Fatigue brought on by malfunction of the central and peripheral nervous systems.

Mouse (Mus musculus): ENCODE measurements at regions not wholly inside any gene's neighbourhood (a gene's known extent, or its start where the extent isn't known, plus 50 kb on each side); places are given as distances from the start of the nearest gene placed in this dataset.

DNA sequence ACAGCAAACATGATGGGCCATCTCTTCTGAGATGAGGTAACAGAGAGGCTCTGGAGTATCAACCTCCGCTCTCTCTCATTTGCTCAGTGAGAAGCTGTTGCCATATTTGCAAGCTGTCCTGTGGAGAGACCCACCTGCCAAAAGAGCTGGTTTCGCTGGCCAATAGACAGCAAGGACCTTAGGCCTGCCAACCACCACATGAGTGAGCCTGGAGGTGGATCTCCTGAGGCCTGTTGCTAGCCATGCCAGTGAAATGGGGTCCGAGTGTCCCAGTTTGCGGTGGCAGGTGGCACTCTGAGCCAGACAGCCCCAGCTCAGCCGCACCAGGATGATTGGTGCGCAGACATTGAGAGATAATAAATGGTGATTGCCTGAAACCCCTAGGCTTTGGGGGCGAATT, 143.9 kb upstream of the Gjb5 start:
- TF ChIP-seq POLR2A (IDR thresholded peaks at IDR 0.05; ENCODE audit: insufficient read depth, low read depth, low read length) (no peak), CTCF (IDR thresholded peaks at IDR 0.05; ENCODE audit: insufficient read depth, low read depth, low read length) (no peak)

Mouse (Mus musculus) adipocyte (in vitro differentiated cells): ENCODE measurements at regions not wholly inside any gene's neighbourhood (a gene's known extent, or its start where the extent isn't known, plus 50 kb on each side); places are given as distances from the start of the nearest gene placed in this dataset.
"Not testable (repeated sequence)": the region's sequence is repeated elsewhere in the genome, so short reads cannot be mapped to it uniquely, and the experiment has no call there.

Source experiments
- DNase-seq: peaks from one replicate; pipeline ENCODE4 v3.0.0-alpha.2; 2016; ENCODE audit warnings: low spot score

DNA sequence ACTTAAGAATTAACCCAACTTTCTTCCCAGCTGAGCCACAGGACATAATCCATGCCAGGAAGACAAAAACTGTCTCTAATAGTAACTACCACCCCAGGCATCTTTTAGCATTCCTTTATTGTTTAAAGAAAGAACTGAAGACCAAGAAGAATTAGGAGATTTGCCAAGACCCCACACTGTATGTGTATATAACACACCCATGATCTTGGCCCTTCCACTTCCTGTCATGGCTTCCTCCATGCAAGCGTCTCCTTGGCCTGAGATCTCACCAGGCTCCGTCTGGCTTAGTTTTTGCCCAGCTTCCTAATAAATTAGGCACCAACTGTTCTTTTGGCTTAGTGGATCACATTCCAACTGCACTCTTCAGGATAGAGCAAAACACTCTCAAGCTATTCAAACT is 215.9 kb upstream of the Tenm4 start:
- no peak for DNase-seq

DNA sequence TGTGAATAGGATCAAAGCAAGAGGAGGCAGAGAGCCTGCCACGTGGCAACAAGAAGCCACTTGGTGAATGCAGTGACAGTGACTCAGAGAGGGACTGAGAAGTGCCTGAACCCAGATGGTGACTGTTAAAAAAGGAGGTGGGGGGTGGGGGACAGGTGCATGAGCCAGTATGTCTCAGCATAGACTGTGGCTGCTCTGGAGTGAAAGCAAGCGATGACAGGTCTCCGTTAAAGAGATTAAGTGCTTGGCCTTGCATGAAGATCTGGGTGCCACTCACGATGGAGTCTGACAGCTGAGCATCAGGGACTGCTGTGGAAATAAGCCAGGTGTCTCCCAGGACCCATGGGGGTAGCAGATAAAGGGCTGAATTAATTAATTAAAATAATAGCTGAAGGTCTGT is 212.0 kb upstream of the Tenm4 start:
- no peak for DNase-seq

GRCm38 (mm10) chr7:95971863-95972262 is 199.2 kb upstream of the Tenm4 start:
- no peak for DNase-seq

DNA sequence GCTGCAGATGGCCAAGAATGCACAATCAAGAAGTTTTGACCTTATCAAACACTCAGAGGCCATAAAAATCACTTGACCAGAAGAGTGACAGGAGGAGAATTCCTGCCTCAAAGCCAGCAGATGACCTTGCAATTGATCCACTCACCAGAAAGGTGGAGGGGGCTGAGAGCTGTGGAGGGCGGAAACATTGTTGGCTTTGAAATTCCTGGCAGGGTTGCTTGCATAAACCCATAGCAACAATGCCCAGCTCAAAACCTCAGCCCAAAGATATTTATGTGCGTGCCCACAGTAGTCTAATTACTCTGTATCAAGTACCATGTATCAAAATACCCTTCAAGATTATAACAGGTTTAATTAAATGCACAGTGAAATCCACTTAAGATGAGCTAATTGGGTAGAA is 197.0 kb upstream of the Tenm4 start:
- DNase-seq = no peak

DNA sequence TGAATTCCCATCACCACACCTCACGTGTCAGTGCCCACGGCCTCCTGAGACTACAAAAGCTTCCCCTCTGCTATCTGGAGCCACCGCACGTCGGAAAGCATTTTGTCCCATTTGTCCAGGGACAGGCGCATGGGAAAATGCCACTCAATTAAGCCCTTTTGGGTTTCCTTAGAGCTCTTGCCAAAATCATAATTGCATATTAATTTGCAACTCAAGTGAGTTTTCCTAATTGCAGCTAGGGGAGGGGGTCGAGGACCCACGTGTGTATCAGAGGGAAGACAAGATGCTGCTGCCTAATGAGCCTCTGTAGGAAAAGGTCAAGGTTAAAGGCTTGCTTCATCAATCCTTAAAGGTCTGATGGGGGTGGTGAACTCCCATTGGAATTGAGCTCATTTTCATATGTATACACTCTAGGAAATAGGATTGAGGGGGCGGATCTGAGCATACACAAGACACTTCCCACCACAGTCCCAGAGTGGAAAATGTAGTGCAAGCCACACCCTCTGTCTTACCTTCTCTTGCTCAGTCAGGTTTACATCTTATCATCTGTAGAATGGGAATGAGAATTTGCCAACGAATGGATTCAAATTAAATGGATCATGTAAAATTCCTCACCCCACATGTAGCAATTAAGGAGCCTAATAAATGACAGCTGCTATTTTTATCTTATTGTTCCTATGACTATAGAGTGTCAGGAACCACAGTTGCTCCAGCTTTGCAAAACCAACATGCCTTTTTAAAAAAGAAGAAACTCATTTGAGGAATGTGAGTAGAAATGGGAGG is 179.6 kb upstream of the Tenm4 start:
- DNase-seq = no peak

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Increased fatigability necessarily occurs in every patient with muscle weakness, regardless of whether the latter is due to a central or peripheral neurological disorder. The tendency for disuse to increase fatigability, as a secondary phenomenon, must also be considered; disuse affects both motoneuron recruitment and the biochemical and physiological properties of the muscle fibers. In recent studies impaired recruitment has been observed in postpolio patients, while patients with multiple sclerosis or spinal cord injury have shown, in addition, altered neuromuscular function. Findings are also presented in ALS and the chronic fatigue syndrome. In general, the most dramatic increases in fatigability take place in disorders of the peripheral nervous system and almost any cell component can be incriminated. There is a need to study fatigability systematically in neurology and rehabilitation.
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